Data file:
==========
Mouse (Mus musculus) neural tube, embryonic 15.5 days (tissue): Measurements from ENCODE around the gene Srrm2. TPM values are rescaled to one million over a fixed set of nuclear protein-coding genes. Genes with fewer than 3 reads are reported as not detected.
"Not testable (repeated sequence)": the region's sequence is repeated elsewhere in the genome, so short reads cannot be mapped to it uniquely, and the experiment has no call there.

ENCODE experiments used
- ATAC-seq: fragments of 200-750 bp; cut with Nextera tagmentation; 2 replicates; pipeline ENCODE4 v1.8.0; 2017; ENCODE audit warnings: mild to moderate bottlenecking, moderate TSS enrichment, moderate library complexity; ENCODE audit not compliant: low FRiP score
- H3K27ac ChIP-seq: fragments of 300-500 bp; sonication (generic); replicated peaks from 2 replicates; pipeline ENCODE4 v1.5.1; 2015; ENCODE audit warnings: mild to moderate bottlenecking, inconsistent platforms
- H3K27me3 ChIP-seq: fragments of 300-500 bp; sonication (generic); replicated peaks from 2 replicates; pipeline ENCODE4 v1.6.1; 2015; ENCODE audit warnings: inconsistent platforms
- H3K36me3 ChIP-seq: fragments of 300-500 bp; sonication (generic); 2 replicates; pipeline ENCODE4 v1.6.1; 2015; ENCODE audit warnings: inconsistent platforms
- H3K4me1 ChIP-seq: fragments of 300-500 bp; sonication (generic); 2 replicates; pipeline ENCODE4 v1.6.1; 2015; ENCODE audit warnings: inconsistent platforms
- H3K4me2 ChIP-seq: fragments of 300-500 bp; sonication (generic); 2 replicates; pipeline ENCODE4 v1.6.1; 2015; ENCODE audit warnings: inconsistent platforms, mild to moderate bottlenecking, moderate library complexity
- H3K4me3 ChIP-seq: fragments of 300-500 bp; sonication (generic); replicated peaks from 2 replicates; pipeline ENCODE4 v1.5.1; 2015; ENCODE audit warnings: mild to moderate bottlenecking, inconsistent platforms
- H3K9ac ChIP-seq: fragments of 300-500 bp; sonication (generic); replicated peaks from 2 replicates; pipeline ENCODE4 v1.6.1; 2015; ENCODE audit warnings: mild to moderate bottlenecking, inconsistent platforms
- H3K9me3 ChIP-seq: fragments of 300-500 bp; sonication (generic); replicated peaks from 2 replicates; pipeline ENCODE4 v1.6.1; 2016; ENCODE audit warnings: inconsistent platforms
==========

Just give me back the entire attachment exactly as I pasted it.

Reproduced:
Mouse (Mus musculus) neural tube, embryonic 15.5 days (tissue): Measurements from ENCODE around the gene Srrm2. TPM values are rescaled to one million over a fixed set of nuclear protein-coding genes. Genes with fewer than 3 reads are reported as not detected.
"Not testable (repeated sequence)": the region's sequence is repeated elsewhere in the genome, so short reads cannot be mapped to it uniquely, and the experiment has no call there.

ENCODE experiments used
- ATAC-seq: fragments of 200-750 bp; cut with Nextera tagmentation; 2 replicates; pipeline ENCODE4 v1.8.0; 2017; ENCODE audit warnings: mild to moderate bottlenecking, moderate TSS enrichment, moderate library complexity; ENCODE audit not compliant: low FRiP score
- H3K27ac ChIP-seq: fragments of 300-500 bp; sonication (generic); replicated peaks from 2 replicates; pipeline ENCODE4 v1.5.1; 2015; ENCODE audit warnings: mild to moderate bottlenecking, inconsistent platforms
- H3K27me3 ChIP-seq: fragments of 300-500 bp; sonication (generic); replicated peaks from 2 replicates; pipeline ENCODE4 v1.6.1; 2015; ENCODE audit warnings: inconsistent platforms
- H3K36me3 ChIP-seq: fragments of 300-500 bp; sonication (generic); 2 replicates; pipeline ENCODE4 v1.6.1; 2015; ENCODE audit warnings: inconsistent platforms
- H3K4me1 ChIP-seq: fragments of 300-500 bp; sonication (generic); 2 replicates; pipeline ENCODE4 v1.6.1; 2015; ENCODE audit warnings: inconsistent platforms
- H3K4me2 ChIP-seq: fragments of 300-500 bp; sonication (generic); 2 replicates; pipeline ENCODE4 v1.6.1; 2015; ENCODE audit warnings: inconsistent platforms, mild to moderate bottlenecking, moderate library complexity
- H3K4me3 ChIP-seq: fragments of 300-500 bp; sonication (generic); replicated peaks from 2 replicates; pipeline ENCODE4 v1.5.1; 2015; ENCODE audit warnings: mild to moderate bottlenecking, inconsistent platforms
- H3K9ac ChIP-seq: fragments of 300-500 bp; sonication (generic); replicated peaks from 2 replicates; pipeline ENCODE4 v1.6.1; 2015; ENCODE audit warnings: mild to moderate bottlenecking, inconsistent platforms
- H3K9me3 ChIP-seq: fragments of 300-500 bp; sonication (generic); replicated peaks from 2 replicates; pipeline ENCODE4 v1.6.1; 2016; ENCODE audit warnings: inconsistent platforms